Acute power crisis: BMP warns of massive power outages in July

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The Federation of Pakistan Chambers of Commerce and Industry’s Businessmen Panel (BMP) Chairman Mian Anjum Nisar has warned of massive power outages during next month of July and scarcity of gas in the coming winters, as the government has failed to complete an LNG tender for July.
The FPCCI former president observed that this is the third time that the government has unable to purchase fuel, which is a threat to exacerbate electricity shortages, leading to more power shutdowns in the country in coming months.

Expensive fuel imports are starting to hit consumers, as Pakistan continues to increase domestic prices to meet a key condition to secure a crucial bailout from the International Monetary Fund.
Greater reliance on imported LNG would only reinforce credit risks for investors in the country’s LNG-to-power value chain. Planned pipeline projects and terminals may also take time to materialize as geopolitical conflicts and unviable economics exacerbate stranded asset risks for LNG infrastructure.

Anjum Nisar says that the government needs at least $40 billion in the next 10 months to tide over the economic crisis. Pakistan is not the only cash-strapped emerging nation struggling to secure LNG in a tight global market.

Acute power crisis: BMP warns of massive power outages in July

The Federation of Pakistan Chambers of Commerce and Industry’s Businessmen Panel (BMP) Chairman Mian Anjum Nisar has warned of massive power outages during next month of July and scarcity of gas in the coming winters, as the government has failed to complete an LNG tender for July.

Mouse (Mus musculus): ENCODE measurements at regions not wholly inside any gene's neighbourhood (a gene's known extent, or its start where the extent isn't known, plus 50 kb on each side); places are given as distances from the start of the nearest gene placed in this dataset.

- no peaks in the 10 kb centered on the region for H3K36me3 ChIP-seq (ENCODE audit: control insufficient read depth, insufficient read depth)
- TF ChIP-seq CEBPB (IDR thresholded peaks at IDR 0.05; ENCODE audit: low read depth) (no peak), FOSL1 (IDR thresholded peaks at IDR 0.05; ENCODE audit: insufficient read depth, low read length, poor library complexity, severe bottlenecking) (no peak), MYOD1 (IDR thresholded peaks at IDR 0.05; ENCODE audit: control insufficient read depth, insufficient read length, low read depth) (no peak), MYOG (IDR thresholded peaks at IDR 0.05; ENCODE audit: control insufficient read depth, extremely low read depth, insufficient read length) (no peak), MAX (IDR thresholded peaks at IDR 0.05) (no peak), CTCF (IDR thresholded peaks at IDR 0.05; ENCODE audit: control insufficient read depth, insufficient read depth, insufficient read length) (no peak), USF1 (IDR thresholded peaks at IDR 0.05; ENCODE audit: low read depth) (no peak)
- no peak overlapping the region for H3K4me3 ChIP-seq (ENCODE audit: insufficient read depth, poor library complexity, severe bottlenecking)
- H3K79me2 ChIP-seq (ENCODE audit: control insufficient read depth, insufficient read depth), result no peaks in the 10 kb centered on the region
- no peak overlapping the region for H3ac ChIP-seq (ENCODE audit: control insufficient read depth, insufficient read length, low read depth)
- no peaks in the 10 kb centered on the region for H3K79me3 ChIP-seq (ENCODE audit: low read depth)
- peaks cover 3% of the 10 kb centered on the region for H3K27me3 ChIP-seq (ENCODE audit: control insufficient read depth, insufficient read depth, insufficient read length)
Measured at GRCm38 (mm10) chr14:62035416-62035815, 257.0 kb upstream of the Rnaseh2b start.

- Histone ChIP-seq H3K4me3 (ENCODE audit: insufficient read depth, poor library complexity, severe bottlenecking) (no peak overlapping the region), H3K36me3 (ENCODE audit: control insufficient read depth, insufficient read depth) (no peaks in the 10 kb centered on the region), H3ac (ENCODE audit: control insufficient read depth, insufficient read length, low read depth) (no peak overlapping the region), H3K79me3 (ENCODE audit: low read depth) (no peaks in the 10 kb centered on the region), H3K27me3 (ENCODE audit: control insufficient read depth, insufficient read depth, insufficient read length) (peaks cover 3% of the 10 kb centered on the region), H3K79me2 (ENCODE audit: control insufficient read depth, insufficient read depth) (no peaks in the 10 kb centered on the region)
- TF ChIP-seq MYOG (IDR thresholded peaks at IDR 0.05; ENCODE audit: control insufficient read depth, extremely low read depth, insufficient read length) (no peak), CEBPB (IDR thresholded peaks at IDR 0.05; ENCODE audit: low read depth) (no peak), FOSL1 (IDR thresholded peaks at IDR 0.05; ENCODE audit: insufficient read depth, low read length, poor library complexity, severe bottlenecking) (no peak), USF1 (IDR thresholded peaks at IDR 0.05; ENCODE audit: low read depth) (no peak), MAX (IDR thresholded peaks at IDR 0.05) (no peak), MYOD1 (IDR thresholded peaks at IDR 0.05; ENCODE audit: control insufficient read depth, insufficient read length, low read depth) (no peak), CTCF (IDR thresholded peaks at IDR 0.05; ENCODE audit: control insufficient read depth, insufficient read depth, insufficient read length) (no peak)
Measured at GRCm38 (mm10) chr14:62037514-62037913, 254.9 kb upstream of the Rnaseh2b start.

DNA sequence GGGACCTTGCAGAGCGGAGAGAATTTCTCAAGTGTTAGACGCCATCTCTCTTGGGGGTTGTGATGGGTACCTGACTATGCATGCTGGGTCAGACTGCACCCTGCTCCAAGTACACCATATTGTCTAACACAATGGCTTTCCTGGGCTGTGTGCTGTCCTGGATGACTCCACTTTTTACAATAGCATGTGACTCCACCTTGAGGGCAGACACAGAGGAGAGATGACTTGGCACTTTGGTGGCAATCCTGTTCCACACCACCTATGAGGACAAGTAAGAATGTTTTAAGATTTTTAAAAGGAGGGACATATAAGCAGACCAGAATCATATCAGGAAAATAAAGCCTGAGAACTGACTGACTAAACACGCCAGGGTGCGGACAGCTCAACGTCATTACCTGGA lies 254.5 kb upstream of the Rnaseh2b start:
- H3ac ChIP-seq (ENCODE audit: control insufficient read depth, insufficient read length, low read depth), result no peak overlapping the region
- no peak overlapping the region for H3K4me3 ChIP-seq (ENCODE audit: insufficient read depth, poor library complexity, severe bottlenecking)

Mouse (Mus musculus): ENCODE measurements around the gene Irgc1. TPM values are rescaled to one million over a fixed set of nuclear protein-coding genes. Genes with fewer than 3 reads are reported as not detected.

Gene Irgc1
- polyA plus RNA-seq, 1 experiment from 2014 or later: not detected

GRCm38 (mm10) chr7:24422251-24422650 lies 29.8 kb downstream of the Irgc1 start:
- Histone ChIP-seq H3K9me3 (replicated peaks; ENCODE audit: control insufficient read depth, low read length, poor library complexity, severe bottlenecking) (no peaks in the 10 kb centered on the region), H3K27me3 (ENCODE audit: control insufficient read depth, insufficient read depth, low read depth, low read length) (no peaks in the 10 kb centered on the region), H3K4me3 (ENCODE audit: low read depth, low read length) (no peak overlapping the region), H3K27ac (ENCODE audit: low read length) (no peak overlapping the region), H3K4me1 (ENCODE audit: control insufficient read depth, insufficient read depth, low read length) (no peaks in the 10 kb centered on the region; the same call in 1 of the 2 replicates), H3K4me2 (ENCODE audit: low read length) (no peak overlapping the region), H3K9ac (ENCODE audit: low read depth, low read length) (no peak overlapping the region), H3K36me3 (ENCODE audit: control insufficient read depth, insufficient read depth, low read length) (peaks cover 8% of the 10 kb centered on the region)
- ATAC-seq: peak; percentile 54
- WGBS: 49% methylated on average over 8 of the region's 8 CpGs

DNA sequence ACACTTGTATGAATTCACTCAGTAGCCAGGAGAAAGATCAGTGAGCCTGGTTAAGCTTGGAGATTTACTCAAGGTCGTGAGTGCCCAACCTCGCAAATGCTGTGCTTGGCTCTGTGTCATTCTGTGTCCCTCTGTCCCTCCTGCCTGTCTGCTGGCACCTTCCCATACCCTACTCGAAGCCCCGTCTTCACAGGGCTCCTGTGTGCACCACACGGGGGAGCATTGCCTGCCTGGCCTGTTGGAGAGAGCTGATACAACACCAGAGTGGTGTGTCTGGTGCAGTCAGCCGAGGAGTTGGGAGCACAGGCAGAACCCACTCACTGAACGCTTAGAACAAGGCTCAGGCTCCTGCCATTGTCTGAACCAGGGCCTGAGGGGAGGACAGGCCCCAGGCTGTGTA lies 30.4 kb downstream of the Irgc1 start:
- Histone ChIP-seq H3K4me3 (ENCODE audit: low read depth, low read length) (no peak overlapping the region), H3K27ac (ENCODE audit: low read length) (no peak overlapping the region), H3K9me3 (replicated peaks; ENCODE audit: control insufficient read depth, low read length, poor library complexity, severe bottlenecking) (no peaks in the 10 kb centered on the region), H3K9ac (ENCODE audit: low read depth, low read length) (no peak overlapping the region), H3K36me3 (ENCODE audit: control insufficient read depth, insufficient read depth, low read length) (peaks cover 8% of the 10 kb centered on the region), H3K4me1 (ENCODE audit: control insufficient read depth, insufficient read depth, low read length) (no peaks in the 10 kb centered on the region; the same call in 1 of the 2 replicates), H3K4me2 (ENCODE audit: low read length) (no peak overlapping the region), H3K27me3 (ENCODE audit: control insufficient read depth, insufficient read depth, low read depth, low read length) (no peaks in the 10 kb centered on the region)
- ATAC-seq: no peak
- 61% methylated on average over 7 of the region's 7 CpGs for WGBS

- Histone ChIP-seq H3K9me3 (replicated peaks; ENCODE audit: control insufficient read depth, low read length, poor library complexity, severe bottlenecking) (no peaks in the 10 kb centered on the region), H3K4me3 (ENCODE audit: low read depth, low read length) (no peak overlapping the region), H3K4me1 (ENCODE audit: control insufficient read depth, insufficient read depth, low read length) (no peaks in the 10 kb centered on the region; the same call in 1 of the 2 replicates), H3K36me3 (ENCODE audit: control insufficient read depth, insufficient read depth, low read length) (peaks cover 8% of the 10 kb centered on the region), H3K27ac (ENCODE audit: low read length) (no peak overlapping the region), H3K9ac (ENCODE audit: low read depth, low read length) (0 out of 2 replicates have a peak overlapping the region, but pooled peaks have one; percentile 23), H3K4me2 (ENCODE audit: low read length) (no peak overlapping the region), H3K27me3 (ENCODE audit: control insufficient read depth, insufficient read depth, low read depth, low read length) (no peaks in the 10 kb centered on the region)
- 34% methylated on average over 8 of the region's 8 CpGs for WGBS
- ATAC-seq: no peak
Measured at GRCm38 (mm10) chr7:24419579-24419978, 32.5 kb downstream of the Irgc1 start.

The FPCCI former president observed that this is the third time that the government has unable to purchase fuel, which is a threat to exacerbate electricity shortages, leading to more power shutdowns in the country in coming months.

Expensive fuel imports are starting to hit consumers, as Pakistan continues to increase domestic prices to meet a key condition to secure a crucial bailout from the International Monetary Fund.

Greater reliance on imported LNG would only reinforce credit risks for investors in the country’s LNG-to-power value chain. Planned pipeline projects and terminals may also take time to materialize as geopolitical conflicts and unviable economics exacerbate stranded asset risks for LNG infrastructure.

Anjum Nisar says that the government needs at least $40 billion in the next 10 months to tide over the economic crisis. Pakistan is not the only cash-strapped emerging nation struggling to secure LNG in a tight global market.